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It's All Allowed
The Performances of Adrian Howells
Now Available
Price £20, $28.50
Purchase this book
ISBN 9781783205899
Paperback 336 pages
240x175
Published June 2016
Imprint: Intellect
Books by Deirdre Heddon
Books by Dominic Johnson
Books in Performing Arts
Other books in this series
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Adrian Howells (1962–2014) was one of the world’s leading figures in the field of one-to-one performance practice - the act of staging an event for one audience participant at a time. Developed over more than a decade, Howells’s award-winning work demonstrated not only his enduring commitment to this genre of performance, but also his determination to find new challenges and innovations in performance art, “intimate theatre,” and socially engaged art.
 
Its All Allowed, edited by Deirdre Heddon and Dominic Johnson, is the first book devoted to Howells’s remarkable achievements and legacy. Contributors here testify to the methodological, thematic, and historiographical challenges posed by Howells’s performances. Citing his permissive mantra as its title, ItAll Allowed includes new writing from leading scholars and artists, as well as writing by Howells himself, an extensive interview, scores, and visual materials, which together offer new insight into Howells’s ground-breaking process.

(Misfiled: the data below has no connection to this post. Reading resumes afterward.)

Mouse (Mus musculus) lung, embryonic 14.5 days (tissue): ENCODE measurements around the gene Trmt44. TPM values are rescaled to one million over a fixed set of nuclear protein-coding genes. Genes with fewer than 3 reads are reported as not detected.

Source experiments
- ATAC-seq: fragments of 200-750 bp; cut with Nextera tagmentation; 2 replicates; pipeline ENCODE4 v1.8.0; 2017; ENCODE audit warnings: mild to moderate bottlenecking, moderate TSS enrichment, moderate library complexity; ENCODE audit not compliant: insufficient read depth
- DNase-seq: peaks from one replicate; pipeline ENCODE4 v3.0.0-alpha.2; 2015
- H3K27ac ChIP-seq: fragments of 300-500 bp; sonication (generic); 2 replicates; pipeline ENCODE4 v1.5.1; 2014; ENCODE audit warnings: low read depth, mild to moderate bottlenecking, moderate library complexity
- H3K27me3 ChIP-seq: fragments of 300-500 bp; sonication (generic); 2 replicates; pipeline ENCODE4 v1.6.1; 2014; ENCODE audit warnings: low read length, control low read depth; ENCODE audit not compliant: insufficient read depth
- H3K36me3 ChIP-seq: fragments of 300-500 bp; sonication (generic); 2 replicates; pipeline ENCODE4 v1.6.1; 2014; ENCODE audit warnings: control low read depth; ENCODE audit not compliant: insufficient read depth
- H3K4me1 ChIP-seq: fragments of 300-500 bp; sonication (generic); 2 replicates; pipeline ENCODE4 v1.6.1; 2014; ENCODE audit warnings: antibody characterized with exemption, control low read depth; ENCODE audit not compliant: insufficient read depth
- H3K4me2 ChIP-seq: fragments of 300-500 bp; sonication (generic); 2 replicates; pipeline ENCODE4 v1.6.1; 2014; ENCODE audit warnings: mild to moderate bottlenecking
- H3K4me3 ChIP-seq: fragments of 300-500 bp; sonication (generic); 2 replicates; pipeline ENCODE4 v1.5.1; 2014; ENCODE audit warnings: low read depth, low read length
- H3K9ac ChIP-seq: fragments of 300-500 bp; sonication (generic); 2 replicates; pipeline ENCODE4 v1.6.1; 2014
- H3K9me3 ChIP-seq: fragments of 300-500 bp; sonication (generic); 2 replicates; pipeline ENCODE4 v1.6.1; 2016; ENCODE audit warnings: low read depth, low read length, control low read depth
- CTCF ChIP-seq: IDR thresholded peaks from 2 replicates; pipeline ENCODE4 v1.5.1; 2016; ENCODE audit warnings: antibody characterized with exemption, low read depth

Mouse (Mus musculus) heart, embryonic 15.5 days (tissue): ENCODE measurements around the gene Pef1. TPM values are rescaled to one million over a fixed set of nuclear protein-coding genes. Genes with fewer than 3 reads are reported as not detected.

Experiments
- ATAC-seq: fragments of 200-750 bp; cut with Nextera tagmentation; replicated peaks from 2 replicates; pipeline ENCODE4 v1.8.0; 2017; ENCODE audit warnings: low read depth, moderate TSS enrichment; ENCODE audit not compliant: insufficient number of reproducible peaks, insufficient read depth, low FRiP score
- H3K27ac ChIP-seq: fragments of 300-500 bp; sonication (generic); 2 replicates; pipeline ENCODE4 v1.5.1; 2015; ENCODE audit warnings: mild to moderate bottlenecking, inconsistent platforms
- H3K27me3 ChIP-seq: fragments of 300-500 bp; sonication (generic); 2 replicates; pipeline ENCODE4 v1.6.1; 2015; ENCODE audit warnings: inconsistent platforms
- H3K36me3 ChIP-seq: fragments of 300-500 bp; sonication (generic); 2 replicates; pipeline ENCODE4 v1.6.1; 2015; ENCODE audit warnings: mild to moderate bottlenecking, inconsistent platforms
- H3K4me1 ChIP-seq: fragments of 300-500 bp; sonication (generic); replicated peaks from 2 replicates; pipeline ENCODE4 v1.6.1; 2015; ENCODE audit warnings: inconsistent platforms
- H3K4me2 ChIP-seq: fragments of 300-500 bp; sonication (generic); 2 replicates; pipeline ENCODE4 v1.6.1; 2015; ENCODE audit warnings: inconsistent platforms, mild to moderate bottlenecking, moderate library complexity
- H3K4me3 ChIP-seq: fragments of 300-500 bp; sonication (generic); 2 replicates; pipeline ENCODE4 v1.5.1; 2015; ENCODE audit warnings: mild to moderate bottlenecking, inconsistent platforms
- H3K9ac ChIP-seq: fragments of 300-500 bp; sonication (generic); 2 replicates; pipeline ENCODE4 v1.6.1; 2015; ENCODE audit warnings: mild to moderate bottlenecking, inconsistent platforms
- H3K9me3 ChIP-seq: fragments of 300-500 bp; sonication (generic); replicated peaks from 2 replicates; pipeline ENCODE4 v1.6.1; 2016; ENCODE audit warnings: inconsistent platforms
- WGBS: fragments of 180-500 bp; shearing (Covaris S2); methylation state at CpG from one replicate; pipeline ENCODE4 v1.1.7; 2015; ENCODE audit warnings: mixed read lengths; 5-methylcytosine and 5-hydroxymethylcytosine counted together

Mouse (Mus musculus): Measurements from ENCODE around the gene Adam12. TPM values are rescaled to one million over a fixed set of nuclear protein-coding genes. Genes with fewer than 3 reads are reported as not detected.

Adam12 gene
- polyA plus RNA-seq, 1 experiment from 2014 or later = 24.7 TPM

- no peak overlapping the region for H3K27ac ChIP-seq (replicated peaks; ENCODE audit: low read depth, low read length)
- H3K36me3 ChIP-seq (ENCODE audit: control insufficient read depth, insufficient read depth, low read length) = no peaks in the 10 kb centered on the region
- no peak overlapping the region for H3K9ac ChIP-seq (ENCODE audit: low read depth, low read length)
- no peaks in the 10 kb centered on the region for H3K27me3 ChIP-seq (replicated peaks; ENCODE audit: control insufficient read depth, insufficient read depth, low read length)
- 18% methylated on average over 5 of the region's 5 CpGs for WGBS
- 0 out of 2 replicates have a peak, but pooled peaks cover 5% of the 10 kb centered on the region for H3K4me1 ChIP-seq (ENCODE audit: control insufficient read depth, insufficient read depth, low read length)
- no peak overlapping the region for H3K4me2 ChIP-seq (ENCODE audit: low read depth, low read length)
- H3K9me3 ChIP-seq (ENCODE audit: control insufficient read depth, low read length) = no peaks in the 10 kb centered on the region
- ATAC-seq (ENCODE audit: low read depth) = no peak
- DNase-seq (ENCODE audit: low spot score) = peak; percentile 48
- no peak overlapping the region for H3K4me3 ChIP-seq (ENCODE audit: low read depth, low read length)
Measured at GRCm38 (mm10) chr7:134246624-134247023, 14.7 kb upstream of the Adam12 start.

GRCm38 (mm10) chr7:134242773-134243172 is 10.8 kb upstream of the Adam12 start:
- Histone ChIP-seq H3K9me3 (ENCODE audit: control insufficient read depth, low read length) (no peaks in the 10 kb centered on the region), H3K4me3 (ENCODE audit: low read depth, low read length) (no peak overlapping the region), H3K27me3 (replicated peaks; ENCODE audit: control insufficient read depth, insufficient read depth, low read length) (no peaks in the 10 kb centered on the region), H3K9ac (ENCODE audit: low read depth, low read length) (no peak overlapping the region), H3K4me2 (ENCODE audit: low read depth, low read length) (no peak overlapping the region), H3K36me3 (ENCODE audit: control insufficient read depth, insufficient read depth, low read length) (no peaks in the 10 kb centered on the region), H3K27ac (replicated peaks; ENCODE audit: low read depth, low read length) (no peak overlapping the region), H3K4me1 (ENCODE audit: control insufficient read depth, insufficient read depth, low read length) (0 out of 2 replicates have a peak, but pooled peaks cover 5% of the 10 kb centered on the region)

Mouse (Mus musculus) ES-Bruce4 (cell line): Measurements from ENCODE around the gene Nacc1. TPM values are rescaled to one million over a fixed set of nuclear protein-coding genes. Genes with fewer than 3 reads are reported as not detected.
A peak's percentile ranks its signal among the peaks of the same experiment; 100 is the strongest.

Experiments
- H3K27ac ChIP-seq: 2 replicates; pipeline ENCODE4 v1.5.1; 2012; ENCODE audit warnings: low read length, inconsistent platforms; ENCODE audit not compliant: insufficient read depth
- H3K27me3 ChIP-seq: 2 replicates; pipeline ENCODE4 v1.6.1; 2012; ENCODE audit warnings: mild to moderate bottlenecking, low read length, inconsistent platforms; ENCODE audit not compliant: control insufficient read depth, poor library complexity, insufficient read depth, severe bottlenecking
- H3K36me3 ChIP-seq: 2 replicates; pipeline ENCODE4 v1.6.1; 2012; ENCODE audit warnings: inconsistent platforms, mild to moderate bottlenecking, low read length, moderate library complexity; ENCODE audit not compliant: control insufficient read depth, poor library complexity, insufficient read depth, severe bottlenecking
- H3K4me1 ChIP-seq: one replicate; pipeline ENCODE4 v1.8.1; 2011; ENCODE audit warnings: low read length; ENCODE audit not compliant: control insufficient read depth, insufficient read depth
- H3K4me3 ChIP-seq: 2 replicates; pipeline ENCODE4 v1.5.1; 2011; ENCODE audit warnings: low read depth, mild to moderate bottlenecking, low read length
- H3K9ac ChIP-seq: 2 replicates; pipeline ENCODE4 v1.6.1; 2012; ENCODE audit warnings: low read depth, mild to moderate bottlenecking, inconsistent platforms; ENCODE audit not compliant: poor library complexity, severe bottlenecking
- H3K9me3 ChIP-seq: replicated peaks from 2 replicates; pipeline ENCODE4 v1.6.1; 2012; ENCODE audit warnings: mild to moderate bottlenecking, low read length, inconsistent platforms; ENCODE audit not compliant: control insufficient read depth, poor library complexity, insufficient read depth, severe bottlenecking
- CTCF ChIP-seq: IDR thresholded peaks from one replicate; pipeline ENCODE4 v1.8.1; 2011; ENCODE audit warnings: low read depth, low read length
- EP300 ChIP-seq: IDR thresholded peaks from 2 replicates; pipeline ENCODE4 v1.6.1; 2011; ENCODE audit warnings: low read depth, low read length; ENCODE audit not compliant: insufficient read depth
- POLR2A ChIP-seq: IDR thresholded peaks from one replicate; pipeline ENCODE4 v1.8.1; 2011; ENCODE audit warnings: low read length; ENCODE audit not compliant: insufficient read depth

Deirdre Heddon is professor of contemporary performance practice at the University of Glasgow and the author of numerous books, including Autobiography and Performance. Dominic Johnson is a senior lecturer in the Department of Drama at Queen Mary University of London and the editor of Pleading in the Blood: The Art and Performances of Ron Athey, also published by Intellect.

Reviews
'The publication is a not just equally fascinating and important; for those wanting to engage in acts of intimate performance, it’s possibly the most comprehensive reference book available.' – Jo Verrent, The Huffington Post

'It is not just a celebration of an extraordinary body of work but also a handbook for those working in the tricky, ethically fraught area of intimate performance.' – Lyn Gardner, The Guardian

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